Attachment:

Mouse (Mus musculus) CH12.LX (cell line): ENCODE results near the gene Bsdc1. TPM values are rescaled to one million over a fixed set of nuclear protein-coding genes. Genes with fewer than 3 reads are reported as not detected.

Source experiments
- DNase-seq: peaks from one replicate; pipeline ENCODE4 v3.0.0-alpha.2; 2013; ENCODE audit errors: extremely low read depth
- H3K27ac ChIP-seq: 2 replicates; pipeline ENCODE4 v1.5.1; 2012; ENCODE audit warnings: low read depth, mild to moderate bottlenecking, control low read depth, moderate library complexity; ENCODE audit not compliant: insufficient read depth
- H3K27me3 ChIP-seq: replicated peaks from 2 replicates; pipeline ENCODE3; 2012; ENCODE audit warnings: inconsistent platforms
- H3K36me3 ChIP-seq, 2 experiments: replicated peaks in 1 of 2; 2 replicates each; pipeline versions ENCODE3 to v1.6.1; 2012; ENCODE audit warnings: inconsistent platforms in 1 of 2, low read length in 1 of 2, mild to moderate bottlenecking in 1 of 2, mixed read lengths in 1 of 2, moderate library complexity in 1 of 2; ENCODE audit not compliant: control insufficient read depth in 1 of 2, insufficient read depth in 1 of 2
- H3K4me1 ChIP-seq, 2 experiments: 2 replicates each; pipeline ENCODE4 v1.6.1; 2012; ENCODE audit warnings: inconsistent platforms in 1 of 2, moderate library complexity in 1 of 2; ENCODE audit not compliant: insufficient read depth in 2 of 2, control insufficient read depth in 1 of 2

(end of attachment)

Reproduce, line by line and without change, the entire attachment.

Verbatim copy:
Mouse (Mus musculus) CH12.LX (cell line): ENCODE results near the gene Bsdc1. TPM values are rescaled to one million over a fixed set of nuclear protein-coding genes. Genes with fewer than 3 reads are reported as not detected.

Source experiments
- DNase-seq: peaks from one replicate; pipeline ENCODE4 v3.0.0-alpha.2; 2013; ENCODE audit errors: extremely low read depth
- H3K27ac ChIP-seq: 2 replicates; pipeline ENCODE4 v1.5.1; 2012; ENCODE audit warnings: low read depth, mild to moderate bottlenecking, control low read depth, moderate library complexity; ENCODE audit not compliant: insufficient read depth
- H3K27me3 ChIP-seq: replicated peaks from 2 replicates; pipeline ENCODE3; 2012; ENCODE audit warnings: inconsistent platforms
- H3K36me3 ChIP-seq, 2 experiments: replicated peaks in 1 of 2; 2 replicates each; pipeline versions ENCODE3 to v1.6.1; 2012; ENCODE audit warnings: inconsistent platforms in 1 of 2, low read length in 1 of 2, mild to moderate bottlenecking in 1 of 2, mixed read lengths in 1 of 2, moderate library complexity in 1 of 2; ENCODE audit not compliant: control insufficient read depth in 1 of 2, insufficient read depth in 1 of 2
- H3K4me1 ChIP-seq, 2 experiments: 2 replicates each; pipeline ENCODE4 v1.6.1; 2012; ENCODE audit warnings: inconsistent platforms in 1 of 2, moderate library complexity in 1 of 2; ENCODE audit not compliant: insufficient read depth in 2 of 2, control insufficient read depth in 1 of 2